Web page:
In the American holiday calendar no day is more significant than the Fourth of July, in which we celebrate the signing of the Declaration of Independence in 1776. That Declaration proclaimed to the world our separation from Great Britain and our emergence as a new sovereign nation, "under God, with liberty and justice for all."
The Declaration stated unequivocally: "We hold these truths to be self-evident, that all Men are created equal, and that they are endowed by their Creator with certain unalienable Rights, that among these are Life, Liberty, and the Pursuit of Happiness. That to secure these Rights, Governments are instituted among Men, deriving their just Powers from the Consent of the Governed."
Those few words sum up the divine source of our unalienable rights and our philosophy of government. Nothing quite so revolutionary had been proclaimed anywhere by any people. But those beliefs had to be affirmed by a long, bloody war, which was finally won. The result has been this shining light on a hill, the United States of America, the freest, most creative, productive, and richest nation in the history of mankind.
The Beginning of the End for Slavery
Today, the Declaration of Independence is celebrated as the centerpiece of American political philosophy. It clearly spells out the purpose of government, which is to secure our God-given unalienable rights.
But what about slavery, you might ask? Why didn't the liberty-loving Declaration also abolish slavery? First, the Declaration was not a set of laws. It was a statement of principles... and its principles clearly were anti-slavery. However, indentured servitude and slavery were centuries-old worldwide practices that could not be done away with overnight. The truth is that the Declaration did serve as the basis on which slavery was finally abolished in the United States, for it was the Declaration that Lincoln insisted on using in his argument for abolishing what the great Southern statesman Henry Clay called "a foul blot upon our nation."
In the famous Lincoln-Douglas debates in 1858, Lincoln declared:
There is no reason in the world why the negro is not entitled to all the natural rights enumerated in the Declaration of Independence, the right to life, liberty, and the pursuit of happiness...
It should be noted that even though Lincoln abhorred slavery, he was still not ready to accept total social equality. In 1858 most Americans shared Lincoln's views. Maine was the only state in the Union where African-Americans could vote or hold public office. It took the horrible ordeal of the Civil War to speed up the cause of social justice for the ex-slaves. And it took another hundred years to finally get rid of racial segregation. But the leaven of the Declaration's "self-evident truths" finally did work its way so that "all men" could be free.
The Soul of America
It is interesting that we do not celebrate Constitution Day, although the United States Constitution provides the legal framework of our form of representative government. The aim of the framers of the Constitution was to make it as difficult as possible for any person or group of persons to establish a despotic regime over the people of this country. They therefore broke up the government into three branches - Executive, Legislative, and Judicial - in order to disperse power as widely as possible. And they divided the legislature into two bodies: the House of Representatives and the Senate.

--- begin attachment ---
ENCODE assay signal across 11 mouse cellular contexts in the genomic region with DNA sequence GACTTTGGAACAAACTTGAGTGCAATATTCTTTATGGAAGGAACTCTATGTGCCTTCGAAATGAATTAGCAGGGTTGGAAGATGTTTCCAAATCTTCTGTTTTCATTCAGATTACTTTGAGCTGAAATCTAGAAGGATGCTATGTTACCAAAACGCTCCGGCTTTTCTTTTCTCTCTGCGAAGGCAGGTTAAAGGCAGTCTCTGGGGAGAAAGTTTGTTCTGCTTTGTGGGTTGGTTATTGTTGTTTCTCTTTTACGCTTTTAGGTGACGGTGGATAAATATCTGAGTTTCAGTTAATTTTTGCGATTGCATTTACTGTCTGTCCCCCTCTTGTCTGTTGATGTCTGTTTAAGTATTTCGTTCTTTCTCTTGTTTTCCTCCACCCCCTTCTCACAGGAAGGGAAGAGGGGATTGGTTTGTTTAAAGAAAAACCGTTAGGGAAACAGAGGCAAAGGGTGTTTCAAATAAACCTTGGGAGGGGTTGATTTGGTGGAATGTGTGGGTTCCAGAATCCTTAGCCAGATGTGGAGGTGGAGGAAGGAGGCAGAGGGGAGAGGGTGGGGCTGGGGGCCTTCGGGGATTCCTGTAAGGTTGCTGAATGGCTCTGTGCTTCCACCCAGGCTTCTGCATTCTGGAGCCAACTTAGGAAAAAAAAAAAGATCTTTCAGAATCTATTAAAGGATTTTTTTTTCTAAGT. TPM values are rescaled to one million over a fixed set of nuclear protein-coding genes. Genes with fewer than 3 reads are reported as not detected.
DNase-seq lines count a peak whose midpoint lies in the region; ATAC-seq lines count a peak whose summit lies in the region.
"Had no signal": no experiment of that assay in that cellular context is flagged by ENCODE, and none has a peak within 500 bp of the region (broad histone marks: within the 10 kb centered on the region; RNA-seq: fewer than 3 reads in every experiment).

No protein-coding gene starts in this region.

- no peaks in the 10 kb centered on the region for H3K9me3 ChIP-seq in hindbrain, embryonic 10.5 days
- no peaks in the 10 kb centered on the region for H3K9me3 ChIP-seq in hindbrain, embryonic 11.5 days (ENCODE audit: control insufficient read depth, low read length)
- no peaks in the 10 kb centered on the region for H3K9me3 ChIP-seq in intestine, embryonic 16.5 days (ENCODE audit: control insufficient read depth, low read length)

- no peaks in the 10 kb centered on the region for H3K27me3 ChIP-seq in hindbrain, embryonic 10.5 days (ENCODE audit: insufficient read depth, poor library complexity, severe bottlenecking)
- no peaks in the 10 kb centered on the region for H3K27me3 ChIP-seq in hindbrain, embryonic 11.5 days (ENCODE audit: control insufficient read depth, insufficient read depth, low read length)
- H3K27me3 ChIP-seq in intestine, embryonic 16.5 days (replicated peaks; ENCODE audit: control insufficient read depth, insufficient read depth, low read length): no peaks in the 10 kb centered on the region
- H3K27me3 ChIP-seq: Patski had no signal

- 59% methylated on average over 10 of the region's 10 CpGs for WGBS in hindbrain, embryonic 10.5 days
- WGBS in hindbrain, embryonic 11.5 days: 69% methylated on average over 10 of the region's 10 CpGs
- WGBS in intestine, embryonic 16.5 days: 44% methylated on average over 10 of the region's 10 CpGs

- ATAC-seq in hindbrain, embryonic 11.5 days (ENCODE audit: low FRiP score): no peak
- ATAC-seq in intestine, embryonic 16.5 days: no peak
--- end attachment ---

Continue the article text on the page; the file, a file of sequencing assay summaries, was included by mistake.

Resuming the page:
The House of Representatives, representing local Congressional districts, brought the citizen as close to the seat of government as possible. The large states, with their larger number of delegates, could exert power over the smaller states. However, in the Senate the smaller states could exert power over the larger ones. In the Senate, little Rhode Island or Delaware had as much clout as California or New York.
What an ingenious plan to limit the power of government over a free people!
During the last century many in the cultural and political elite favored socialism, a political and economic doctrine contrary to the political beliefs of our Founding Fathers. With all this power and wealth pushing for government control over every area of our lives, for over 100 years, how have we managed to retain so many of our freedoms... and even regain the freedom to homeschool? It's largely owing to the appetite for freedom still spread by the ringing words of the Declaration of Independence.
And that is why we are able to celebrate the Fourth of July - Independence Day - with all the fervor and joy that the American people can muster. We thank the men who gave us our Declaration of Independence, which will remain for future generations of Americans the beacon of liberty, the upholder of our divine unalienable rights, the guardian of our independence. Its words must be written in the hearts and minds of our citizens, so that we never forget the price paid for our freedom... and the reasons why freedom is worth paying the price.